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Rodeo Belle — Local teenager qualifies for the National Junior High Finals

Most toddlers are satisfied riding on the back of a rocking horse, but Makenzie Richardson has been riding real, live horses since age 2.

“It’s what I love,” said the now 14-year-old.

Richardson was recently named number two in the state in barrel racing and pole bending and number four in goat tying and ribbon roping. This honor qualified her for the National Junior High Finals Rodeo in Gallup, New Mexico. The annual top four in the state get to advance to the competition. Points are kept all year long from each competition and are tallied up at the state finals year-end.

Richardson and her family made the 20-hour drive to Gallup, where about 970 kids were to compete.

Richardson said her nerves got the best of her in the first round.

“As soon as they called my name, I walked in the keyhole, and it was crazy. There were thousands of people out there. My horse kind of got freaked out, too,” she said.

But the second round, she was ready.

“My horse had already been in the arena, and I had already been in the arena, so I kind of knew what to expect.”

Richardson was awarded fifth place in pole bending in the second round out of about 150 competitors.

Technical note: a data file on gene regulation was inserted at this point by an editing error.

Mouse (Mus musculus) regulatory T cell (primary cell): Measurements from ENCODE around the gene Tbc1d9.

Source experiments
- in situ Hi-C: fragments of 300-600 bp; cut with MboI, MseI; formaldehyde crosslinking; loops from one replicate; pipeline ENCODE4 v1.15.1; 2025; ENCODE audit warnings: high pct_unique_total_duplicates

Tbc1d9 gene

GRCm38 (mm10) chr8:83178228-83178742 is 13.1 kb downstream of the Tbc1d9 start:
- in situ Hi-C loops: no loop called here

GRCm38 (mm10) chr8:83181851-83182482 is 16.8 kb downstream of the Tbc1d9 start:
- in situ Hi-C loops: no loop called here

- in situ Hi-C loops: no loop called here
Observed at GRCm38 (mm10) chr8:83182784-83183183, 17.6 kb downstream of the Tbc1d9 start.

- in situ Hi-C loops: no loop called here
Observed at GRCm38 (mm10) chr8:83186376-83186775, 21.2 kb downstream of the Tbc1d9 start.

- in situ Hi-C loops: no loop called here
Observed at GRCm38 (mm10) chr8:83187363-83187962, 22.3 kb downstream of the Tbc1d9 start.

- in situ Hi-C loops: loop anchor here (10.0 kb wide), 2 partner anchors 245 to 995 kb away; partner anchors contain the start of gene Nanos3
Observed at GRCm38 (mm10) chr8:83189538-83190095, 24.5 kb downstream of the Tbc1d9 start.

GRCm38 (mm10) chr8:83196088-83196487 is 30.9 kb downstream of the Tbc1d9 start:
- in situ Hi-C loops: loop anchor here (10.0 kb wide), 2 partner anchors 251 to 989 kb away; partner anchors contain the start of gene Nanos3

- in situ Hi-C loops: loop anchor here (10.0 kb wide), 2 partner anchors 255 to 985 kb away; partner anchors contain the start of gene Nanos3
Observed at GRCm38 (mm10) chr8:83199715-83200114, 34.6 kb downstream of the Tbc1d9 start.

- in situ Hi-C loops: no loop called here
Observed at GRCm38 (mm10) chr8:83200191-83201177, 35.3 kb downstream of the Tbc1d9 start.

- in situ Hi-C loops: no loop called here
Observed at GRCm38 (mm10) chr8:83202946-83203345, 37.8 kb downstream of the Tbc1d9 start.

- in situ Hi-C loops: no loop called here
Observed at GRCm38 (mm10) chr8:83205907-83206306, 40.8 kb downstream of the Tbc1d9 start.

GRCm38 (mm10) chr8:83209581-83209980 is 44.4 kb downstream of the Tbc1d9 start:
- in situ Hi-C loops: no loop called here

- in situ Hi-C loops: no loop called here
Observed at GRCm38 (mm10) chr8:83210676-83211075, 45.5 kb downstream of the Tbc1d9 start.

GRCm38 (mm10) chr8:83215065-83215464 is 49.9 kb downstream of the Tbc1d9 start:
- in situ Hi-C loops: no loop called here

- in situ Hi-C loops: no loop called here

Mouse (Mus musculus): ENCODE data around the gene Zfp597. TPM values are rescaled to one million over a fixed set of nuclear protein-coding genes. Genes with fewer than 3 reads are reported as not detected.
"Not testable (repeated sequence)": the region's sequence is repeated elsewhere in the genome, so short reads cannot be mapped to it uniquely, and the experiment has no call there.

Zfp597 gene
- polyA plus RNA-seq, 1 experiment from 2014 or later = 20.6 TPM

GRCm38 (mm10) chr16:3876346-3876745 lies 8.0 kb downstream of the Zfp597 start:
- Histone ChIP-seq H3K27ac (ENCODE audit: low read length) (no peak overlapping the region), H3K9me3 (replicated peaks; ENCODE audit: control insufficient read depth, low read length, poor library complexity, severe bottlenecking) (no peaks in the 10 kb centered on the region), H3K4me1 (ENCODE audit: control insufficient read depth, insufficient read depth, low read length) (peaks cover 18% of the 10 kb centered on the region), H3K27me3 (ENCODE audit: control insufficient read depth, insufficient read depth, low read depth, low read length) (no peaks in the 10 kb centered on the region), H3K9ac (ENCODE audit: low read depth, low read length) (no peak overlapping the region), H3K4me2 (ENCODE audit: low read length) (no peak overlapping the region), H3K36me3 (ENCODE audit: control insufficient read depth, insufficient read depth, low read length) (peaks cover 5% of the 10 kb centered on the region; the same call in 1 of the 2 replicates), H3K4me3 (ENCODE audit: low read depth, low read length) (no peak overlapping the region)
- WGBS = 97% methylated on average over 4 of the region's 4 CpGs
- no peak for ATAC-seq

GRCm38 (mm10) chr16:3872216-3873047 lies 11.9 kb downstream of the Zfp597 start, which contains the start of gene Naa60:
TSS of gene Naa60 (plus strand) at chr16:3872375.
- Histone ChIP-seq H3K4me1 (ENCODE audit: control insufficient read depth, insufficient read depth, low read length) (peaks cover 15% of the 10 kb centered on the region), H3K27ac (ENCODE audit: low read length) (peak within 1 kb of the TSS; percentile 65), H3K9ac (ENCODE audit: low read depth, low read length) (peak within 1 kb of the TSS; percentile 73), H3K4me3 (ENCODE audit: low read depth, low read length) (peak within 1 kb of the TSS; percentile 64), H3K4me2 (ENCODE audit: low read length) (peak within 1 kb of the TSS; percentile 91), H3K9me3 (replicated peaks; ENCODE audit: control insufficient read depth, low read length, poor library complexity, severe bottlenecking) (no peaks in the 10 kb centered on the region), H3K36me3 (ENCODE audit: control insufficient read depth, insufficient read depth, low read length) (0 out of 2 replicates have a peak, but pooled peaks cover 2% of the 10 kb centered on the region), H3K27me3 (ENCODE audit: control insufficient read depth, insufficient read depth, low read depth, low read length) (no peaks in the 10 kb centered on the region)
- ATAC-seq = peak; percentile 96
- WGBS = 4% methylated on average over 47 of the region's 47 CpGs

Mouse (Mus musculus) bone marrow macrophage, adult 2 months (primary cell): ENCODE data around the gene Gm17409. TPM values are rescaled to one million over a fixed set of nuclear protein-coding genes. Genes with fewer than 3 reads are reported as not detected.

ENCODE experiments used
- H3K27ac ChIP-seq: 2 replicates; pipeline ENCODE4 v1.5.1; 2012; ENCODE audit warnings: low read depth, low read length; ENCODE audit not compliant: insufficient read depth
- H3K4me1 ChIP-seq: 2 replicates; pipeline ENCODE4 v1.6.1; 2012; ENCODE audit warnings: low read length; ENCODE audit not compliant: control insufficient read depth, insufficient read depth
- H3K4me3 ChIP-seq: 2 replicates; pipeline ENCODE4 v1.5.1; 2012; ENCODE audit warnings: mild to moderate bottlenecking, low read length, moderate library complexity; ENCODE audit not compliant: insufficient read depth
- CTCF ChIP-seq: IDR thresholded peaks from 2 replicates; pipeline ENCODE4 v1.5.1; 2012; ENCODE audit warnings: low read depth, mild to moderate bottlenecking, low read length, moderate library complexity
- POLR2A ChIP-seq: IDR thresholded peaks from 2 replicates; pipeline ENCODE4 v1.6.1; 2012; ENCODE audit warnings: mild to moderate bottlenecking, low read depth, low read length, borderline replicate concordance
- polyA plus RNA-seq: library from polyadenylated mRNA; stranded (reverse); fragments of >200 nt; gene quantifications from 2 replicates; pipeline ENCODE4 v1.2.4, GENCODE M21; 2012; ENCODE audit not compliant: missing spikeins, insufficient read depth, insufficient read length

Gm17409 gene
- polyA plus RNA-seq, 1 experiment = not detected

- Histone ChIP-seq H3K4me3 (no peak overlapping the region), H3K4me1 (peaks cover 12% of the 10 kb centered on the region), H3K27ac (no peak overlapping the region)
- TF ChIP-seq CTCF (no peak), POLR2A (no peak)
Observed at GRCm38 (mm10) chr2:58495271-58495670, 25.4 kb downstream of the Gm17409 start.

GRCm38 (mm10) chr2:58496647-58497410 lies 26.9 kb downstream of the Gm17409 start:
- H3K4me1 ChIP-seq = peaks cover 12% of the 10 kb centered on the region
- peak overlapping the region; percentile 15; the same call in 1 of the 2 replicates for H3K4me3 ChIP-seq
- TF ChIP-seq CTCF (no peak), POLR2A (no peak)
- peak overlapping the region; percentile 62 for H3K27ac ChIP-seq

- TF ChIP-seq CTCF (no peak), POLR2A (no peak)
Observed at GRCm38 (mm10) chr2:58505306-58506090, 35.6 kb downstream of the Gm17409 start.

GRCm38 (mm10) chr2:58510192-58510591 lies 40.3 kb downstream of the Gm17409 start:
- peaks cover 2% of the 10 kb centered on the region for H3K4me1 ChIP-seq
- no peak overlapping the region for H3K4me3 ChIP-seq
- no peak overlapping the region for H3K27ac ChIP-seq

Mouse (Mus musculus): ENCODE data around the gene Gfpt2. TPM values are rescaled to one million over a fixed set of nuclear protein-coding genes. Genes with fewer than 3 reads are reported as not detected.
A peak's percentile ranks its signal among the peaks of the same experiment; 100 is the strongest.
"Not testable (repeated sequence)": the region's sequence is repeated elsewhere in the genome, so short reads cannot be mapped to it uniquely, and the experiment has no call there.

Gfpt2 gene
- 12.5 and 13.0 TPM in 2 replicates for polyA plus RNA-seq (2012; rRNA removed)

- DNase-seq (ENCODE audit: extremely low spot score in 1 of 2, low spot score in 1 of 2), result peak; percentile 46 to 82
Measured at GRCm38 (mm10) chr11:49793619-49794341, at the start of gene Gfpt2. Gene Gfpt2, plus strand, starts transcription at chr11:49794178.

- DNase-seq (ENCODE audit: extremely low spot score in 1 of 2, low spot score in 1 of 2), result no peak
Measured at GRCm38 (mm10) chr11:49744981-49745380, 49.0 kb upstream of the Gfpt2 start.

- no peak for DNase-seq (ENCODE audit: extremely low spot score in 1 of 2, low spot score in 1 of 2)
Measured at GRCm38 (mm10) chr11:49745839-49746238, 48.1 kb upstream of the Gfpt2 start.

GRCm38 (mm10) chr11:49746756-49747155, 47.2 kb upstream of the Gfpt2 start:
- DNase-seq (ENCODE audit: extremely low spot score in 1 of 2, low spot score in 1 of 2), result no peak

The soon-to-be ninth grader at Brookhaven Academy has been competing since age 3. Her entire family also competes, including her parents, Mike and Leigh Ann Richardson, and brother, Dakota.

“I guess we were kind of just born into it,” said Richardson.

Her favorite event is barrel racing, her very first rodeo event.

“She’s always competed – always been competitive,” said her mother, Leigh Ann.

Richardson won about $800 this year in various competitions.

“You’re really not doing it for the money – you’re doing it for the title,” she said.

She practices every day for about an hour on each horse, riding three horses a practice. Her family has 11 horses total, with her favorite being Gunner, her 24-year-old team roping horse.

“Rodeo comes first,” she said. “I usually go to school, then ride until about 9.”

Richardson said doing rodeo can be a challenge because she doesn’t get to spend much time with friends. “It tough, but it’s worth it in the end.”

Her mother mirrored Richardson’s statement. “People that don’t have competitive horses don’t have any idea – it’s a job. It’s work.”

Richardson dreams of qualifying for the National Finals Rodeo, the best 15 in the world. This year, she will move up to High School Rodeo.

“I give all the glory to God for everything – for getting me where I am – and my parents, definitely,” she said.